Most in-house lawyers – whether in the public or commercial sectors – need to change if they are to make a full contribution to their organisation, writes Paul Gilbert.
The in-house lawyer has become a mainstay of the head office support infrastructure. Alongside finance, HR, audit and facilities management, the in-house legal team is part of the predictable fabric of corporate and public sector overhead.
Their value is understood and appreciated in the context of risk management (contracts, deals, terms and conditions) and compliance activity.
However, even today, despite a four-decade track record in the United Kingdom, the value of the in-house lawyer is less well developed in terms of a corporate advisory, policy development and business strategy role.
Why is this? Why is the potential to make a strategic contribution less well understood and delivered? Why are in-house lawyers not routinely appointed to roles that help to lead growth and success for their organisations? And what needs to change for this to happen?
There is a great deal of diversity in the size and shape of in-house teams. There are a few seriously large teams, many in the largest global behemoths; literally hundreds of in-house lawyers drenched in their own hierarchy and aligned to churning the most predicable legal/commercial activity generated by their businesses.
That said, a great many teams (the vast majority in fact) are small to medium-sized functions characteristically overrun with work, challenged to justify their existence despite prodigious output, but also semi-detached from the frontline activity.
Aspiring to greater things
It seems to be the case, however, that for all in-house lawyers, in whatever size of team, two aspirations are paramount; first, please let there be less low-risk, routine work and second, the Holy Grail-like pursuit of being anointed ‘trusted adviser’.
The quality of people is definitely not the issue. In the past decade especially, the overall standing of the in-house lawyer has risen. It is a credible career path for any lawyer and the talent pool is deeper and broader than ever before.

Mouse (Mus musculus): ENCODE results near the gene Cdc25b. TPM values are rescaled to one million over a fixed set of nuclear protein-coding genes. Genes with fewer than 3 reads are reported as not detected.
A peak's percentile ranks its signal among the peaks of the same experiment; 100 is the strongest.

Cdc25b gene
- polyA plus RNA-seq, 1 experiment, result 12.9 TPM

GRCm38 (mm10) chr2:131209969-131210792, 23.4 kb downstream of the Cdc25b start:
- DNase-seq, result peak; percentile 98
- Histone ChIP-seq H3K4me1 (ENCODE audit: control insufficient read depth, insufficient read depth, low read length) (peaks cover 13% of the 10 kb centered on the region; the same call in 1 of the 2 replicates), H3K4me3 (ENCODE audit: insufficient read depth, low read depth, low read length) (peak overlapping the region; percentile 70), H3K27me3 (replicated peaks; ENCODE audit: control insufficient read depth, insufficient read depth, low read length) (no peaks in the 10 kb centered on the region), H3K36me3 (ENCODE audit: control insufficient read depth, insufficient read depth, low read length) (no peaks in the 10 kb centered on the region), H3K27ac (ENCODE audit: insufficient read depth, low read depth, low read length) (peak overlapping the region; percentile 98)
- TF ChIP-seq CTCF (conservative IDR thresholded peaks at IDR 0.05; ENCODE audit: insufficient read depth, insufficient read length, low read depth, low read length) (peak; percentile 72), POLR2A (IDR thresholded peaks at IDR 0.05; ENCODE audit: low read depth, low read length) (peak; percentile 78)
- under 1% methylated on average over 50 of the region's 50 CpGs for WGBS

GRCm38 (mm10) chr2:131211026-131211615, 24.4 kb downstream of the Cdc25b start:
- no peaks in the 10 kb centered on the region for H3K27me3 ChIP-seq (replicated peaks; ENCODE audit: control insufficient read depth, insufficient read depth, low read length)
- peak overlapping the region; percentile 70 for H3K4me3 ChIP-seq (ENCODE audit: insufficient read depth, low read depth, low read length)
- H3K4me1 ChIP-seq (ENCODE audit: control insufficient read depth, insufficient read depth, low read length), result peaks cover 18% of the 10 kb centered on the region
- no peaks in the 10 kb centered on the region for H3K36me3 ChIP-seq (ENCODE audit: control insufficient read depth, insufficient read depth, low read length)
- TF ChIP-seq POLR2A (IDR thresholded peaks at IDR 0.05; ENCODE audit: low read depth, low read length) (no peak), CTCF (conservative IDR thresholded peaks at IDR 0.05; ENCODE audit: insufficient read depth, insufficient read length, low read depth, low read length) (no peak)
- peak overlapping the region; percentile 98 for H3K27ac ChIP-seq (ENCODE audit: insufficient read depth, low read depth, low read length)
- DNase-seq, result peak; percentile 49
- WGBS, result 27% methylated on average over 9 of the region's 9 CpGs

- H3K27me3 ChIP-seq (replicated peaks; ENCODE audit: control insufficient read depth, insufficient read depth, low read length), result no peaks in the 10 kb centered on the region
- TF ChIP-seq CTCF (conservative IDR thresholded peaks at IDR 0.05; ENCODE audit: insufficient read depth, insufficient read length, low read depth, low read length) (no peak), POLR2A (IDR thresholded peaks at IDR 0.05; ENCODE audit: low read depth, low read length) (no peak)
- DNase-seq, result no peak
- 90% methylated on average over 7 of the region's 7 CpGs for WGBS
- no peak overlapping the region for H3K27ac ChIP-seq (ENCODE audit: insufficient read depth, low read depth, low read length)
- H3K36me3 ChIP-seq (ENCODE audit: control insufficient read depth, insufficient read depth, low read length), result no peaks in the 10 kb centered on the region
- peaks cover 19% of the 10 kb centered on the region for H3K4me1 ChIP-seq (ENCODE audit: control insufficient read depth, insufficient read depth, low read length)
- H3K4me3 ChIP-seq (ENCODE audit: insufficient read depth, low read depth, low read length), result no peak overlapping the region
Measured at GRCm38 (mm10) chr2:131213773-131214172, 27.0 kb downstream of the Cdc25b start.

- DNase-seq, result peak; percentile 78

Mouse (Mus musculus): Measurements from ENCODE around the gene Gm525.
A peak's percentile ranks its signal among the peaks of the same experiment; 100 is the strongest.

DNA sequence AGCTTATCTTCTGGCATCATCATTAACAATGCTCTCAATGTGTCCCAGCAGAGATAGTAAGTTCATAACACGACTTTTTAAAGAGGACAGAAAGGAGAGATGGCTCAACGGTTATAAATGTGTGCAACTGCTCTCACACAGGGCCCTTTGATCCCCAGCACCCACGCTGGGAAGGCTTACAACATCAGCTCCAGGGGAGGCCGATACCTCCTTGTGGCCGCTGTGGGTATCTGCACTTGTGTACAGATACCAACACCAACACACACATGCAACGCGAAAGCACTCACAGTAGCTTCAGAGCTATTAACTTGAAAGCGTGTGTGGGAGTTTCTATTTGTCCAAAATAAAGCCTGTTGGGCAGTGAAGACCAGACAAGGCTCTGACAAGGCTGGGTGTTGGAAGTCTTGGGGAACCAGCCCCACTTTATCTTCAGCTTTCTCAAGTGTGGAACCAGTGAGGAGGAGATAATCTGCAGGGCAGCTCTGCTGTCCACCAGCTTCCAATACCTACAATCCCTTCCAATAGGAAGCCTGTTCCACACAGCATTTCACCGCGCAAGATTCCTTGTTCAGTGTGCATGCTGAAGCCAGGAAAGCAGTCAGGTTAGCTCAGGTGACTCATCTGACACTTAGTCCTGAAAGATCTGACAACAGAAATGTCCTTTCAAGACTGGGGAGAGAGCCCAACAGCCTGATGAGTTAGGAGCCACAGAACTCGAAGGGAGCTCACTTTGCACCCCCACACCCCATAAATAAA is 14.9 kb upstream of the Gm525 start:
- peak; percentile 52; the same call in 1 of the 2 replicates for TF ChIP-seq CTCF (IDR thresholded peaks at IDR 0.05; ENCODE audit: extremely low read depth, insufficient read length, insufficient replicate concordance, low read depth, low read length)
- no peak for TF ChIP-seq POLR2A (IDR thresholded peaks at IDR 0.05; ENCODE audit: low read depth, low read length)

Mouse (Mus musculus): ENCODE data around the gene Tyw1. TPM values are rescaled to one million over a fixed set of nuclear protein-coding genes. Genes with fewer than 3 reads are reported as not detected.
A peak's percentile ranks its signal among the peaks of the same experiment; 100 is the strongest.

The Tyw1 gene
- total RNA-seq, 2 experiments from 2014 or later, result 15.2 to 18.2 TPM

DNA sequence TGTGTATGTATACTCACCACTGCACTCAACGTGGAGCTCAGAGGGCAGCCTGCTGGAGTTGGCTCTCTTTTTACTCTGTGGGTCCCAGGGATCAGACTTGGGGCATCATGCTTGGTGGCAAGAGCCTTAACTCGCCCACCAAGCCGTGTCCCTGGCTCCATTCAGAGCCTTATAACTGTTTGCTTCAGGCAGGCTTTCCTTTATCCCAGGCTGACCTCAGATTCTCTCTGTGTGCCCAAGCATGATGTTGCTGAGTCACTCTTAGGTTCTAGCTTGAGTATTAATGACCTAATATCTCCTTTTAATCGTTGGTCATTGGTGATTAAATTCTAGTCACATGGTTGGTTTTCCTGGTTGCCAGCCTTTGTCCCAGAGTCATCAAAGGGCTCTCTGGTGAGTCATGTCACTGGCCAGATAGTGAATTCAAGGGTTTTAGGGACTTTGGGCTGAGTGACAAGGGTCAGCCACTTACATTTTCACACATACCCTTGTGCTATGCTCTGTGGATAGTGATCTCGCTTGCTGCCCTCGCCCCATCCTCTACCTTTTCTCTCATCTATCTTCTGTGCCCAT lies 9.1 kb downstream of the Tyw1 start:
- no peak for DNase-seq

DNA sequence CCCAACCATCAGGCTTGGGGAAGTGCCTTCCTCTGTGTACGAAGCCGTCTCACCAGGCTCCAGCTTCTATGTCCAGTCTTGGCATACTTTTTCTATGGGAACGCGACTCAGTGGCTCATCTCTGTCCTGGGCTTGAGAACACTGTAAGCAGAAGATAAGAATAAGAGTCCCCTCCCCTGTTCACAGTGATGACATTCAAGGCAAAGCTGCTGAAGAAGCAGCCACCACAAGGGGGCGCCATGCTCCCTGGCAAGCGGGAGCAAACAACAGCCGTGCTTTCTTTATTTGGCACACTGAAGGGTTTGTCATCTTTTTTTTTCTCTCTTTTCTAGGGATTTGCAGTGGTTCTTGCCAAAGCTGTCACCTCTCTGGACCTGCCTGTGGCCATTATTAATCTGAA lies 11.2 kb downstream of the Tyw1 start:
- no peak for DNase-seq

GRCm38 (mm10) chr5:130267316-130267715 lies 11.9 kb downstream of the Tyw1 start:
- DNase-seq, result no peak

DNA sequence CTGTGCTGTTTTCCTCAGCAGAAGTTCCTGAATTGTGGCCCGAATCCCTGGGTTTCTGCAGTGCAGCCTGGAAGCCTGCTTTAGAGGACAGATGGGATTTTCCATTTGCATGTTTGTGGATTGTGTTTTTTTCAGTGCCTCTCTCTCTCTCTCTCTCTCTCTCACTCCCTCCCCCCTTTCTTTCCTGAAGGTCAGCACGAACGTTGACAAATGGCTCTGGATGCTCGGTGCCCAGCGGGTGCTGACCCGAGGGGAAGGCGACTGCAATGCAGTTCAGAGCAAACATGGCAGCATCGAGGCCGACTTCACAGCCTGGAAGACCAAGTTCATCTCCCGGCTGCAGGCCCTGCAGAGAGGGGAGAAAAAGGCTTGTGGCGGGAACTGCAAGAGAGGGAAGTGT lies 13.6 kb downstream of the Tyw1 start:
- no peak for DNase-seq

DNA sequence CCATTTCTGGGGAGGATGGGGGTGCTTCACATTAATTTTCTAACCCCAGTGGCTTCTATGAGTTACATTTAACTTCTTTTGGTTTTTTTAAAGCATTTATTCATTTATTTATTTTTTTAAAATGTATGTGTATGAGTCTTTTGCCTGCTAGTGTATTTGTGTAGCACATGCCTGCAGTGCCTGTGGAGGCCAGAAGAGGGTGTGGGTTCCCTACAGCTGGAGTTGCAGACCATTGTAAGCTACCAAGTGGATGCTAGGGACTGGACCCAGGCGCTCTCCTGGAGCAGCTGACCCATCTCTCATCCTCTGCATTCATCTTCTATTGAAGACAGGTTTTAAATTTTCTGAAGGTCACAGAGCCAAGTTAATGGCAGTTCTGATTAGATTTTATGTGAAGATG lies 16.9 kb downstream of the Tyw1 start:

The skills needed to be successful in business, however, are not good enough. This is a failing of leadership and more generally of the way all lawyers are trained in business skills.
Furthermore the grandees of the in-house world, like the equivalent so-called rain-makers of big law firms, have largely failed to describe how they do what they do in a systematic and replicable way.
Sadly, in many in-house teams one suspects that the only learned behaviour is one of a slight air of indifferent frustration. Lawyers frequently complain about a lack of resource and how their best efforts to create a strategic role for themselves are routinely scuppered by the inefficiency of their colleagues. If only those same colleagues would just listen to their pearls of wisdom dipped in insight and delivered on little velvet cushions of legal brilliance.
In this paper, therefore, the intention is to provide a little tough love. We want lawyers to be able to fulfil their potential and to make the contribution they and their organisations should want them to make. To do so, however, most lawyers must change something; many have to change almost everything.
The starting point for change, harsh as it may seem, is to at least be prepared to analyse whether every single failing is the fault of the in-house lawyer, not of their organisation; whether every single blown ambition is the fault of the in-house lawyer to be credible enough and, finally, to accept that everything the in-house lawyer isn’t, it is for them to fix.
So let us begin by exploding a myth or two.
The phrase ‘trusted adviser’ is a moribund cul-de-sac of conceit. It is a concept that panders to the vanity of lawyers who believe that simply by being present they will somehow excrete value. Their inner Delphic oracle will shine if their ego is polished just a little bit more.
Too many in-house legal teams are dark bottomless pits of inefficiency. Encouraged by faint praise they institutionalise a long-hours culture to manage workload, spectacularly missing the point that their ineffectiveness at managing demand might also have a part to play.